Frost & Sullivan Stratecast: Six Barriers to Cloud – and How a Converged System Helps Overcome Them


This report takes a straightforward approach to discussion of converged architecture: it posts six cloud objections, supports them with data, and then discusses ways in which converged systems help address the issue.

The first objection covered in the paper is “I don’t have cloud experts on staff to implement a private or hybrid cloud.” Frost & Sullivan uses survey data to establish that 81% of firms plan to deploy cloud within the next five years, and then to show that 78% of businesses will rely on outside expertise to implement their cloud strategy, 38% have insufficient private cloud expertise on staff, and 30% struggle to keep up with new technology. Of the three, the cloud expertise finding is probably the most telling. Keeping pace with changes in IT is challenging – likely, for more than 30% of firms! – and it makes sense for organizations starting down the cloud path  to engage outside experts when implementing a cloud strategy. What’s surprising about the third statistic isn’t that 38% of businesses have insufficient private cloud expertise on staff – it’s that the rest believe that they do. Private cloud deployments can be complex, especially for firms that haven’t invested in virtualizing their servers as a first step to the cloud.

Frost and Sullivan Report Pic 400As the document points out, there are trade-offs around private cloud: the configuration and deployment can be challenging, but the time spent on creating a cloud is rewarded with additional automation and standardization. Frost & Sullivan states that simplifying deployment via delivery of pre-integrated converged infrastructure reduces time-to-benefit and increases the time available for IT to work with clients rather than with the technology itself.

Objection two in the whitepaper is “my company doesn’t have available budget for a cloud initiative. Frost & Sullivan’s data shows that 52% of firms have flat IT budgets, and that 36% lack confidence in their ability to fund a new cloud project. The paper then introduces payback statistics illustrating the benefit of moving ahead with cloud: 61% of cloud users believe that cloud contributes to bottom-line results, and 71% believe that cloud reduces IT costs. Converged infrastructure, according to the report, helps to bridge this gap between current budget uncertainty and future benefit. It includes an example in which a U.S.-based healthcare provider was able to achieve rapid savings in physical infrastructure and related costs by moving to a cloud system based on converged infrastructure.

Later in the paper, we see another objection: “I have critical workloads running on legacy hardware that I can’t risk migrating.” According to research presented in the paper, this objection includes both the migration itself – cited by 34% of respondents – and fears regarding “poor or inconsistent application performance in the cloud,” which is offered as an objection by 55% of those surveyed by Frost & Sullivan. Interestingly, this served as a starting point for a discussion of cloud business planning at a recent InsightaaS/TechConnex event in Toronto. In that session (which featured HP’s Randy Milthorpe as a panelist), as in the Frost & Sullivan report, planning that takes advantage of templates (such as HP Cloud Maps) to facilitate design and deployment of new systems is an essential first step in building a successful cloud strategy.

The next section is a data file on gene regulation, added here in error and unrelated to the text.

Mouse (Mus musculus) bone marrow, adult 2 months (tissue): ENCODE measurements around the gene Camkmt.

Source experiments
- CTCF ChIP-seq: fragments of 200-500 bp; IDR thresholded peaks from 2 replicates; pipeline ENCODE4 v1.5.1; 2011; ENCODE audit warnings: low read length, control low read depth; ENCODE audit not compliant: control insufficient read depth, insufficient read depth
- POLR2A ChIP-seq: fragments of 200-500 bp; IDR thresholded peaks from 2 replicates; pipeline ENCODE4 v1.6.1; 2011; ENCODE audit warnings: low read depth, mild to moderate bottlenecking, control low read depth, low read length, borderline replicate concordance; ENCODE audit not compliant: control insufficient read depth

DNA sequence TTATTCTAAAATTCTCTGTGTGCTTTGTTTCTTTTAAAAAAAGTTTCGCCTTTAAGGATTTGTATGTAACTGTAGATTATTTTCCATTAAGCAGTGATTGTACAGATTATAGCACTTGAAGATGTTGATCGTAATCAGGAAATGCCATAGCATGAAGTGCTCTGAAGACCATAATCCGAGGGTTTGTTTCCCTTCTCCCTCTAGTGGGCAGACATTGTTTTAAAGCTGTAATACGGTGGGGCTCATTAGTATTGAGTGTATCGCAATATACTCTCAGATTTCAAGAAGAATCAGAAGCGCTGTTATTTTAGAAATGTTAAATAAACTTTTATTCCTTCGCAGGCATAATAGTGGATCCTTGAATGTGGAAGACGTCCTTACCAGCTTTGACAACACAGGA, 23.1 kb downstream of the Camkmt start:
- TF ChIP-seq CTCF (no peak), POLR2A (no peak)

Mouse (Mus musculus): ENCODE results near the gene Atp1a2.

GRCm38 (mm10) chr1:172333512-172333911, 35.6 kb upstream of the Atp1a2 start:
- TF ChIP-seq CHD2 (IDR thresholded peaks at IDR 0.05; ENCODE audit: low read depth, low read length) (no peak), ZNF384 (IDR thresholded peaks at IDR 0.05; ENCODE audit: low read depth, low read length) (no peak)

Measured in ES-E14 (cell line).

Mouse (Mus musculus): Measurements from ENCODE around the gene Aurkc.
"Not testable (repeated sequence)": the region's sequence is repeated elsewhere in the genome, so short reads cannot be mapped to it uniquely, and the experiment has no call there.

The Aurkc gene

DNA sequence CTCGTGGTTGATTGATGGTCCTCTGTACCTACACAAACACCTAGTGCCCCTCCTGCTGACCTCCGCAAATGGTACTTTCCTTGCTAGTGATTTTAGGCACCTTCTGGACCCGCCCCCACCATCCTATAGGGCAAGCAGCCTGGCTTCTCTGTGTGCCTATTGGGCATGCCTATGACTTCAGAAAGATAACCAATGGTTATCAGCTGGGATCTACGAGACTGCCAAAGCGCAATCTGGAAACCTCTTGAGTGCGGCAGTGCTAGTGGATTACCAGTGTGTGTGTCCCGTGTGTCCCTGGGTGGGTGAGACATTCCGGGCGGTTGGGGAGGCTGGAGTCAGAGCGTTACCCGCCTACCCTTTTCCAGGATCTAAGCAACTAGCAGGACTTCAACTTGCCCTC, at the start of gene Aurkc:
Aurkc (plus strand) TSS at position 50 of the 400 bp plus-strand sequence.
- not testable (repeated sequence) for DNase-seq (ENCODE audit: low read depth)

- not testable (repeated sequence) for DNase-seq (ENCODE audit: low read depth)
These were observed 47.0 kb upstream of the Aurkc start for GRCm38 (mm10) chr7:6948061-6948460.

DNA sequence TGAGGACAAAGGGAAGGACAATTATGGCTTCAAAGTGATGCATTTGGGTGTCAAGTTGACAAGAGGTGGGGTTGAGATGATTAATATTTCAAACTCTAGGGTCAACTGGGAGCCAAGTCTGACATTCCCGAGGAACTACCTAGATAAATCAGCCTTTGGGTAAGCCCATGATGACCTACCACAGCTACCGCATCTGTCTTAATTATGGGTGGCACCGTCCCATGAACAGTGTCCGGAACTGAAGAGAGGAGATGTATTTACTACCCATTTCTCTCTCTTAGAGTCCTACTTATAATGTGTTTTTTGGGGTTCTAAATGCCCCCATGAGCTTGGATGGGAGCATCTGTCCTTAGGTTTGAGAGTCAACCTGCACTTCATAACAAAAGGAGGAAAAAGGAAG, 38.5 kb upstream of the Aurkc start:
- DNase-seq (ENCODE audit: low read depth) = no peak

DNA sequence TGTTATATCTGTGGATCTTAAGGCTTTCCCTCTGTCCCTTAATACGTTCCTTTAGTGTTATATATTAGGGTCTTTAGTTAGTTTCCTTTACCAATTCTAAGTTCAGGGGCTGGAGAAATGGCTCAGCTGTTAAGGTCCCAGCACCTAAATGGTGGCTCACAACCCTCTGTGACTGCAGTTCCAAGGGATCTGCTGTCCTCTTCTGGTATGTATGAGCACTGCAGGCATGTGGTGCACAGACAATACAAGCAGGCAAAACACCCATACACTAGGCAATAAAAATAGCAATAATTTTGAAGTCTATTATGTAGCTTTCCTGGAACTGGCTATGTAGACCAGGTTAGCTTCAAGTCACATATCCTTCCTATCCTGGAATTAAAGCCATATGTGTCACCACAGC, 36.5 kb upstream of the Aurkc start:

Other cloud obstacles raised in the report – and the discussions illustrating the benefits of converged infrastructure in overcoming them – include:

  • The risk of not obtaining line of business (LOB) buy-in. Via shadow IT, the report holds, LOBs have IT power today. Will they be willing to align with IT, the organization that they’re circumventing with cloud purchases? Just less than 25% of Frost & Sullivan’s survey respondents are unsure, but the company believes that cloud, as a key step in transforming IT “into a services-based business,” will help IT to “gain back the trust” of LOB users.
  • The desire to wait until cloud is “safer or more mature” before adopting. Issues like security, and a more general distrust of the unknown, are frequently cited as cloud adoption barriers. The converse point is that cloud infrastructure enables IT and business agility: according to Frost & Sullivan, 67% of U.S.-based cloud users report that t “adopting cloud services allows our company to enter new markets more quickly,” and 61% state that cloud “positions their company to take advantage of new technologies.”
  • Difficulty in taking the first steps to the cloud. According to Frost & Sullivan, 44% of firms believe that “it is difficult to develop and implement a cloud strategy because there are so many choices and deployment options.” As discussed above, this is a subject that effective cloud planning will address; Frost & Sullivan adds that “the right converged cloud system doesn’t require you to make a choice; it can serve as a foundation for your entire cloud strategy.” This conclusion might be a stretch, but there’s little doubt that an efficient approach to private cloud is central to cloud adoption: ultimately, we expect that most SMBs using cloud will have private cloud deployed, as a stand-alone strategy, as a component of hybrid cloud, and/or in conjunction with public or hybrid delivery models.

Note: this is one of three reports reviewed in the “Demystifying private cloud” series. To access a guide to the material covered in the series, please click here.

To access the Six Barriers to Cloud – and How a Converged System Helps Overcome Them report, please click here.

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